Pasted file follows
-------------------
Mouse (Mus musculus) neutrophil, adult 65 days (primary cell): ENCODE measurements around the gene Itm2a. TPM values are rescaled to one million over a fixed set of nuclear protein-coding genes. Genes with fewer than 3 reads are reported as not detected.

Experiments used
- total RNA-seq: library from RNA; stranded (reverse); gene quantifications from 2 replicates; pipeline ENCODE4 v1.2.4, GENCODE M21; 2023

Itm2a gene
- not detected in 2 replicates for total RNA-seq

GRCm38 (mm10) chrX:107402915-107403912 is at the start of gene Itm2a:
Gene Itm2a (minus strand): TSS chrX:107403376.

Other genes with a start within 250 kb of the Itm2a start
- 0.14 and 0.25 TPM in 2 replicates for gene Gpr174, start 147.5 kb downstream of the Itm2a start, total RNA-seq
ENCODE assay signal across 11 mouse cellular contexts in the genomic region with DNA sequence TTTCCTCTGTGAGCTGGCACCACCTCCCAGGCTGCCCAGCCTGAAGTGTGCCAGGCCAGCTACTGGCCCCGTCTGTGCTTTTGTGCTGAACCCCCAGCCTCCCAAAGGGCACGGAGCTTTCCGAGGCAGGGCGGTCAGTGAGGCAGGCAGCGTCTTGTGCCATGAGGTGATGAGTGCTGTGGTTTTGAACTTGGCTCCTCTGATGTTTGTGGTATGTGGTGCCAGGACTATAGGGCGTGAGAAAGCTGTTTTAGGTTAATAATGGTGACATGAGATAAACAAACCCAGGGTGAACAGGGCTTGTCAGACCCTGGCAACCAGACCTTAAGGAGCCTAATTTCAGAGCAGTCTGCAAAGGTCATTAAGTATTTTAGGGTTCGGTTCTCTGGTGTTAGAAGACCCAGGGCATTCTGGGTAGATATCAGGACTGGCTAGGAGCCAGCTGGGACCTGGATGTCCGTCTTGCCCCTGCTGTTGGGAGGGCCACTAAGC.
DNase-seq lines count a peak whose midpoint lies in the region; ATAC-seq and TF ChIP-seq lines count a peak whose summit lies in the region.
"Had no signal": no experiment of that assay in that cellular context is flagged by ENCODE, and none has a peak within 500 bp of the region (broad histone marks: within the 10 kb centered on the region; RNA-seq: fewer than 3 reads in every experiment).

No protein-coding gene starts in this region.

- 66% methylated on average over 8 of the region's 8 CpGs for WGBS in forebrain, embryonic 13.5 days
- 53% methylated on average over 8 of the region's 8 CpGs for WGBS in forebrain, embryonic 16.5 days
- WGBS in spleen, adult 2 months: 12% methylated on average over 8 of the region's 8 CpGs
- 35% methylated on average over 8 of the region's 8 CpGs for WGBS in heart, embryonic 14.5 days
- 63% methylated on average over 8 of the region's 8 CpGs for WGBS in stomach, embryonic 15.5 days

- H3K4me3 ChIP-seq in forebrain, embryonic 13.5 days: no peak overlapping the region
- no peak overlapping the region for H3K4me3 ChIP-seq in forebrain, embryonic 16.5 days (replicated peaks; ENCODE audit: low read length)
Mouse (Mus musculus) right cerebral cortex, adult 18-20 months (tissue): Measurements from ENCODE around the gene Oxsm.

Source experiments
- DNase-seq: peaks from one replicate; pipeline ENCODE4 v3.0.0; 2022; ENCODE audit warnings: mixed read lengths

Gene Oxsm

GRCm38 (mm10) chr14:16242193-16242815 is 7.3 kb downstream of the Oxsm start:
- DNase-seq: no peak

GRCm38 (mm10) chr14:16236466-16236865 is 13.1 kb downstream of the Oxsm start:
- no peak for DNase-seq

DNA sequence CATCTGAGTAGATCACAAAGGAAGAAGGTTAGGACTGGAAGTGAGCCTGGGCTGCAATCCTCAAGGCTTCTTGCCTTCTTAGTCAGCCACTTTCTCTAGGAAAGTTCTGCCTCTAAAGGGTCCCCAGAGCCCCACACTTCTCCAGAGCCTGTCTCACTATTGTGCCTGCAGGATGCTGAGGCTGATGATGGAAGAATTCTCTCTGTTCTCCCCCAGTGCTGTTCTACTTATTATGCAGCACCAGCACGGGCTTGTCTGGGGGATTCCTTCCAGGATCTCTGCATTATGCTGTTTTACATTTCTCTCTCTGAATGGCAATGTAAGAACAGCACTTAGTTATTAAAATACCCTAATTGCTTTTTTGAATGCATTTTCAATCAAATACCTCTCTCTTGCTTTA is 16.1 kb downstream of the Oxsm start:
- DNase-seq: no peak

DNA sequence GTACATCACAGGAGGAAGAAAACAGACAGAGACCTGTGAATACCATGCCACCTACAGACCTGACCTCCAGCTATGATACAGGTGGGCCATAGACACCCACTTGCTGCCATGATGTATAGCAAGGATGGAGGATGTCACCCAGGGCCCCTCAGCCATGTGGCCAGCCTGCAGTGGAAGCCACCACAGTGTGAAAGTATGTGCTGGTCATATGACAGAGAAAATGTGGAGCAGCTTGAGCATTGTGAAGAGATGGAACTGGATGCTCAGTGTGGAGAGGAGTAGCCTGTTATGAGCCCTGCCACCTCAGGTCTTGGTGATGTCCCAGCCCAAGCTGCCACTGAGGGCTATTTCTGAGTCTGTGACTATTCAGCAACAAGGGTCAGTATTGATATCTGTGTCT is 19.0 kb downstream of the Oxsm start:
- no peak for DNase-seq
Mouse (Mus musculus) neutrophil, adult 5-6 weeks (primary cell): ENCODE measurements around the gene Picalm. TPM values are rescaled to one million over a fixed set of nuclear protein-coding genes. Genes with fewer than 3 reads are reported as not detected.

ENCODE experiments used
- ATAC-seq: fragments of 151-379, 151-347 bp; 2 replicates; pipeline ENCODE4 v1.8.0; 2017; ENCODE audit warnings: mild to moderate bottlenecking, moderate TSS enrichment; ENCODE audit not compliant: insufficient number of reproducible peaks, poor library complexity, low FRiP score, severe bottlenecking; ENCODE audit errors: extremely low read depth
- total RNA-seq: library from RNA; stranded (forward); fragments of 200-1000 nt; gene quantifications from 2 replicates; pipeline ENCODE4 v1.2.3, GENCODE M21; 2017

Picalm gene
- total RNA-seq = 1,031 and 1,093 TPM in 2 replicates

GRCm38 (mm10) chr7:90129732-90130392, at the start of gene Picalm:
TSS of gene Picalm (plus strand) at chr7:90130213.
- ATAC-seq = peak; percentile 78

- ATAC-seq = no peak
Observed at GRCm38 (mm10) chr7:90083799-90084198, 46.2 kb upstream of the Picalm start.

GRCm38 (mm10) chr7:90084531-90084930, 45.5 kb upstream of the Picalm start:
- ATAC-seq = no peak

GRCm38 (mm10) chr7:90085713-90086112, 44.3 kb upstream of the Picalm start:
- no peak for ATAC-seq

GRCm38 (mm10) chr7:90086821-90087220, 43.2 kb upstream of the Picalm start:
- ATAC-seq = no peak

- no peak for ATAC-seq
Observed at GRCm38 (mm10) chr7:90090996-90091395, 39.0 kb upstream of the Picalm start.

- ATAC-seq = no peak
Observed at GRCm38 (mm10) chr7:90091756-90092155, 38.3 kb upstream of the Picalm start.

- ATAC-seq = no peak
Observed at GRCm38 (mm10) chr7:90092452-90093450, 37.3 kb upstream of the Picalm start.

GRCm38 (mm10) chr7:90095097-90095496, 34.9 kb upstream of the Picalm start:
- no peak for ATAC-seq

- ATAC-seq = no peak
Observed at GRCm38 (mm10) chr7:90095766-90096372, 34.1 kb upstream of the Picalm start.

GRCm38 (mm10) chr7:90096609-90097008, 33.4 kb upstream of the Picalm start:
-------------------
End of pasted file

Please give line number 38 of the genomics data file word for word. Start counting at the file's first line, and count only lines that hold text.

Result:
- total RNA-seq = 1,031 and 1,093 TPM in 2 replicates